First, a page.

Italian regulator probes share sale at oil-services Saipem

Huge number sold before company announced profit fall

Italian regulator probes share sale at oil-services Saipem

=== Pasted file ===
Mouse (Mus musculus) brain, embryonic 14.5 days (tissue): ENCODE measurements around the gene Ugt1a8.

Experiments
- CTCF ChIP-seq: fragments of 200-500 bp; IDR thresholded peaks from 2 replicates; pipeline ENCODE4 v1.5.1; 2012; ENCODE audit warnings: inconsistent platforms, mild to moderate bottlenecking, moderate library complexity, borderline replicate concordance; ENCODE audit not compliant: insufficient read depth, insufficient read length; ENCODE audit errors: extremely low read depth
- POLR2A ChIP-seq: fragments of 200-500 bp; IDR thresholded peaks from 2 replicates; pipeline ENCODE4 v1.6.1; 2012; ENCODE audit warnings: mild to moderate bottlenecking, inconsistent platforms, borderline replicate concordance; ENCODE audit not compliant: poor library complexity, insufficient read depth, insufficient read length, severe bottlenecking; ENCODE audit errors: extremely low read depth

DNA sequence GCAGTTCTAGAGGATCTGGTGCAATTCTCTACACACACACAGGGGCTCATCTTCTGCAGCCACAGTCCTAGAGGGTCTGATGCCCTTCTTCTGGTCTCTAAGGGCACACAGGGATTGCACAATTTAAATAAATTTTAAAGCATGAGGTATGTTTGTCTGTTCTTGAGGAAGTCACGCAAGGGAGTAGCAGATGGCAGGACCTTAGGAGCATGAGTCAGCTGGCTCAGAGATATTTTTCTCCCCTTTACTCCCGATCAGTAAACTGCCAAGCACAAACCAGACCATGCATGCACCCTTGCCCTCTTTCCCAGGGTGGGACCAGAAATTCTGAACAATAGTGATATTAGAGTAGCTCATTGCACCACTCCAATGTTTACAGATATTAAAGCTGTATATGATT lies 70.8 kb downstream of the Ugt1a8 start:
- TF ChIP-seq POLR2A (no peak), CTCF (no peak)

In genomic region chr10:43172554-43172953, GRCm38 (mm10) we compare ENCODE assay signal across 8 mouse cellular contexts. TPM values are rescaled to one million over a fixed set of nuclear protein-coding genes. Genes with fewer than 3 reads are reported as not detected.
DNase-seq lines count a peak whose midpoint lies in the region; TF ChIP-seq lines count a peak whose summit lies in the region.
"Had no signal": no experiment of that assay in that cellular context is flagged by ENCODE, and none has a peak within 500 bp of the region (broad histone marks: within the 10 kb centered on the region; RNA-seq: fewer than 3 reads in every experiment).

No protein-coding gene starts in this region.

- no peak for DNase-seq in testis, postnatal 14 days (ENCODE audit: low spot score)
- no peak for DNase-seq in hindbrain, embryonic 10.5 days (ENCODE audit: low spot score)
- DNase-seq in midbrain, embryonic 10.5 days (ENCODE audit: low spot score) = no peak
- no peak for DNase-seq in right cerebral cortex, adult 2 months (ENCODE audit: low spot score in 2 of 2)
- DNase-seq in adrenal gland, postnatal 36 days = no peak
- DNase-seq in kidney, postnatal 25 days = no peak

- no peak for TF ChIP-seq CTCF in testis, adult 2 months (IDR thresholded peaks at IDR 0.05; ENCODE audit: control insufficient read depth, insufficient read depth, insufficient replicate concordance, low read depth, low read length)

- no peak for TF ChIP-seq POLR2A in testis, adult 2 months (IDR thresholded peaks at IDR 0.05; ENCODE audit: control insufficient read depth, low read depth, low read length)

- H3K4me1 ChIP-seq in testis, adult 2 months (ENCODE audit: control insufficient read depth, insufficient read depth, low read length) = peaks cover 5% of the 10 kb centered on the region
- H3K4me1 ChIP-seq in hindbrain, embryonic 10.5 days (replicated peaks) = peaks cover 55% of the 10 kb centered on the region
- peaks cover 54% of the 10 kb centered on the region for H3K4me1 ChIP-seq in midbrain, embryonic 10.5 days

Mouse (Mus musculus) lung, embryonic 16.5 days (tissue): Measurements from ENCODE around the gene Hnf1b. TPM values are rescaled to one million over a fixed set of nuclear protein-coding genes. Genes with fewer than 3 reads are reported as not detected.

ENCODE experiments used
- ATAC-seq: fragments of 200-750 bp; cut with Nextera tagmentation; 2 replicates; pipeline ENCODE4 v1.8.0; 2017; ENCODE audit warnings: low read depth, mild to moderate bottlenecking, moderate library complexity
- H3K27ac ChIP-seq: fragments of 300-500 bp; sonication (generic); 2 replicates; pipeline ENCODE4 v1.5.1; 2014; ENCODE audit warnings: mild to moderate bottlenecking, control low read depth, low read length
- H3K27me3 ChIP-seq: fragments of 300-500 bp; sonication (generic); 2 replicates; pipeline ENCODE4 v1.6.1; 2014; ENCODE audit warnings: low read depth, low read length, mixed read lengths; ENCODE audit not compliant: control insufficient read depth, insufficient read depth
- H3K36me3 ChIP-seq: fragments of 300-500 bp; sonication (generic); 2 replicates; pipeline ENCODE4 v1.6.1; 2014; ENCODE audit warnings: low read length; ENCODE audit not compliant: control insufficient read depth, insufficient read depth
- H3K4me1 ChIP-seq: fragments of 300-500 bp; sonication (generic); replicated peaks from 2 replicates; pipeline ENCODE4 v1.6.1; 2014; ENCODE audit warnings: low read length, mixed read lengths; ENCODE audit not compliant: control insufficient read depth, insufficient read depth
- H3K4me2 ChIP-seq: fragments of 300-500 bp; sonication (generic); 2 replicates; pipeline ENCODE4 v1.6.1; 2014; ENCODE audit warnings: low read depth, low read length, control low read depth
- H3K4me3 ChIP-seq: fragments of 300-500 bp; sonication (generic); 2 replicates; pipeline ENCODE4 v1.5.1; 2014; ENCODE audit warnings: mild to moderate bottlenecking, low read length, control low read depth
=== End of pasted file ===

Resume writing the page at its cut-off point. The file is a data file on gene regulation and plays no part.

Milan, January 30 - The share value of Italian oil-service provider Saipem plunged Wednesday after regulators announced a probe of unusual share sales that occurred shortly before the company announced a dramatic drop in forecast profits. Financial market regulator Consob announced it would review the sale of almost 10 million shares in Saipem made after the close of trading on Monday, just hours before the company announced that its 2013 profits would be less than half the amount previously expected. Shares in Saipem SpA, Europe's biggest oil-service provider, plunged a record 39% by mid-afternoon Wednesday in Milan trading as a result, Bloomberg reported. Bank of America Corp.'s Merrill Lynch unit offered to sell 9.97 million shares, equivalent to 2.3% of the company, on behalf of an institutional client after the close of trading on January 28, Bloomberg said. This is the second time in less than two months that Saipem has drawn regulators' scrutiny. In early December, share prices plunged after the company, whose largest shareholder is Italian energy giant Eni SpA, was implicated in a corruption probe related to contracts in Algeria. Chief Executive Officer Pietro Franco Tali was replaced in early December by Umberto Vergine because of the probe. Two other senior managers were also suspended from Milan-based Saipem. The company's board also ordered an internal investigation using outside consultants. Tali, in his resignation statement, said he was not "in any way involved" in the case, but said his resignation would help the company.

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